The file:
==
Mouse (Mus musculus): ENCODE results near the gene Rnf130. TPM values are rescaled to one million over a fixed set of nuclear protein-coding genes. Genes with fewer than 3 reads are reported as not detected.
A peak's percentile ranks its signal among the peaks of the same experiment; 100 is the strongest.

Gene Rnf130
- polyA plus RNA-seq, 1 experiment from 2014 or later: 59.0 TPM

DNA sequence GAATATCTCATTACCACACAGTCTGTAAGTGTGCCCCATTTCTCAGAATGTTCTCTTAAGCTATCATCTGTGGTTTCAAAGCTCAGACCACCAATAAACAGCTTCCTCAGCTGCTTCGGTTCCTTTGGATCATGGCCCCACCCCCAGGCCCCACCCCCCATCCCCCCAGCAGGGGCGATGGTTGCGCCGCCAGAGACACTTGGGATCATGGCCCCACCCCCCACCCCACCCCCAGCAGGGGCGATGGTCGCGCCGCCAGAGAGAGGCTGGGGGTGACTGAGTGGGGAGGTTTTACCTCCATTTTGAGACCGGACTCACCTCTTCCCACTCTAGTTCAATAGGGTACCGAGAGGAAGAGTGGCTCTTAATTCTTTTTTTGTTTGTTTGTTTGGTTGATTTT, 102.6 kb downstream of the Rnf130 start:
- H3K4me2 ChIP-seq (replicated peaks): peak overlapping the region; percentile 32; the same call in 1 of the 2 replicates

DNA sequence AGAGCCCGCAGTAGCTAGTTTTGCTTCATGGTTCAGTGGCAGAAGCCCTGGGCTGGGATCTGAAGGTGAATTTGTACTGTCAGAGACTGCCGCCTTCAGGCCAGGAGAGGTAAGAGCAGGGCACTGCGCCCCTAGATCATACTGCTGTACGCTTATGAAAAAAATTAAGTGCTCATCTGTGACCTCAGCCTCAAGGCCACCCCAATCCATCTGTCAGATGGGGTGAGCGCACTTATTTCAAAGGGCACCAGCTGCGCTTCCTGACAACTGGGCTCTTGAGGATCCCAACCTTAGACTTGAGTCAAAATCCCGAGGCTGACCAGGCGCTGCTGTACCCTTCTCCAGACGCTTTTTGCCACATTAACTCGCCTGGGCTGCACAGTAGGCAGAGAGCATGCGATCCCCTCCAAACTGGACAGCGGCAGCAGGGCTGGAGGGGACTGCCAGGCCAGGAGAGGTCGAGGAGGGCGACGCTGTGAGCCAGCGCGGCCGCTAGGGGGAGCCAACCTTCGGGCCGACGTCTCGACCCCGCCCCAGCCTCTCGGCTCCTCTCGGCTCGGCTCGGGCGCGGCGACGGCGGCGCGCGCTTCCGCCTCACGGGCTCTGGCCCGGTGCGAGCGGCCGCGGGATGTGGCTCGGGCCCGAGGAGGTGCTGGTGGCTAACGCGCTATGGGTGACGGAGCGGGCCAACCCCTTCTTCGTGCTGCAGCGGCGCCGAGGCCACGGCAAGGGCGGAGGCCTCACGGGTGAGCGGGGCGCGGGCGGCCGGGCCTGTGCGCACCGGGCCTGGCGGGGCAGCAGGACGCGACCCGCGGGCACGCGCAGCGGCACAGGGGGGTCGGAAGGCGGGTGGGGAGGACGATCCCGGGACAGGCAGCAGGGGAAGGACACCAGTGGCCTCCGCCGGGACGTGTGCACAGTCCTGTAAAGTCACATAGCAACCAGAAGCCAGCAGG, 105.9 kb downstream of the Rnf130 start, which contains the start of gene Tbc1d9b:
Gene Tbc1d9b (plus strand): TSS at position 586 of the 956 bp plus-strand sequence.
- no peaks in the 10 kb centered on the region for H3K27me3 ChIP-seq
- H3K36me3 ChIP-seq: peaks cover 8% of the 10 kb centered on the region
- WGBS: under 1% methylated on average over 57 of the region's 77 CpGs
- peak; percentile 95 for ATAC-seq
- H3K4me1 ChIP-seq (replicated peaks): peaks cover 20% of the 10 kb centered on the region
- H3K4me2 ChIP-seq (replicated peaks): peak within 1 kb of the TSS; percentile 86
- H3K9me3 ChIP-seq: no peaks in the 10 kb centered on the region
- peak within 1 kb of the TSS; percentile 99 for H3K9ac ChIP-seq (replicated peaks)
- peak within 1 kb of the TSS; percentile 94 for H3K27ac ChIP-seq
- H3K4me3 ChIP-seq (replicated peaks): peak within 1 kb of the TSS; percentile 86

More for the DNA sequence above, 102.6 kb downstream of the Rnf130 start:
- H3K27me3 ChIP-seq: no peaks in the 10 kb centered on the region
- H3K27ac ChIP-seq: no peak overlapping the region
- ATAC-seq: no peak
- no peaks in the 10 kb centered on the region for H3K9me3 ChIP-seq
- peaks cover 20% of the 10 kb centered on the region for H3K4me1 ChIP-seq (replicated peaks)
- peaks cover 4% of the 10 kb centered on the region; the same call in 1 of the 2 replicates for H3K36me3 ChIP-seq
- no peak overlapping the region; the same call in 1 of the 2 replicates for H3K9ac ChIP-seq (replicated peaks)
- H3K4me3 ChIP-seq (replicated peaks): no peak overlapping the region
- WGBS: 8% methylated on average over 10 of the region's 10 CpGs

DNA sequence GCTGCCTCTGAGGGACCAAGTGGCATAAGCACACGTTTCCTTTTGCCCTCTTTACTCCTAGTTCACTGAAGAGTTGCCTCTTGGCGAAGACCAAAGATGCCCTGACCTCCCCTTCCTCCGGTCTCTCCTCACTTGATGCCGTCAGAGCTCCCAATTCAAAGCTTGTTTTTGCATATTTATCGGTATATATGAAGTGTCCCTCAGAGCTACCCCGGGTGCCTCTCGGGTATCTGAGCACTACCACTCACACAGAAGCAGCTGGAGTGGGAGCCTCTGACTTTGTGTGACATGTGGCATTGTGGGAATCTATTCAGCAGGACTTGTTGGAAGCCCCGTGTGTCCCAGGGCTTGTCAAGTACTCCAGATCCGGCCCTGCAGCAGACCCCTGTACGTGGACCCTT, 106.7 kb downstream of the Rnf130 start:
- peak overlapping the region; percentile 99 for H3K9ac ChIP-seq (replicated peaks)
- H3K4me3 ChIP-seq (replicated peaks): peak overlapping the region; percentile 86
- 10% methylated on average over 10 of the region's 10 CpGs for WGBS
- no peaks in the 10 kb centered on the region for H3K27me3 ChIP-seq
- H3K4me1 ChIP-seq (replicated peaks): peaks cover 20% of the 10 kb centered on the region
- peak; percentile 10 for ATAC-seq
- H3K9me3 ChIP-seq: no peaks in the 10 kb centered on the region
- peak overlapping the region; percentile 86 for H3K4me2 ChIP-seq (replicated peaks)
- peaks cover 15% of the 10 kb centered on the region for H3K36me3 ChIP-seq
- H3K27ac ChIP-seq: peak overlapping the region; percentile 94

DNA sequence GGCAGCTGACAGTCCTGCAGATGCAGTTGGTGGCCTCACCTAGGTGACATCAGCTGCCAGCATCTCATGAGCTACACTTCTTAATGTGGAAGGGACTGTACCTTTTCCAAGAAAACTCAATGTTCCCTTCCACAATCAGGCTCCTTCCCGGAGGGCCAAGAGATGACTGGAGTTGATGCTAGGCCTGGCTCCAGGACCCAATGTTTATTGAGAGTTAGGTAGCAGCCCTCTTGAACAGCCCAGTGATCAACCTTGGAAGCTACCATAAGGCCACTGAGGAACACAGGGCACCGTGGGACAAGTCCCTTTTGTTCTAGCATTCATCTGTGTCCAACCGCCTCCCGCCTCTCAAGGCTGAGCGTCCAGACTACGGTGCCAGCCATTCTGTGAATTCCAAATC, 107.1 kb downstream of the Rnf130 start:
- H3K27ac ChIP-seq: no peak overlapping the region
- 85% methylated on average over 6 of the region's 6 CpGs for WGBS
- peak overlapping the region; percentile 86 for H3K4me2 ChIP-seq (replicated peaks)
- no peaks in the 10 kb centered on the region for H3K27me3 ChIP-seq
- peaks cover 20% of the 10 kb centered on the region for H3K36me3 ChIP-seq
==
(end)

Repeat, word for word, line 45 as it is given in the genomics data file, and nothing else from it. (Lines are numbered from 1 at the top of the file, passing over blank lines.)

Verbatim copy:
- peaks cover 20% of the 10 kb centered on the region for H3K36me3 ChIP-seq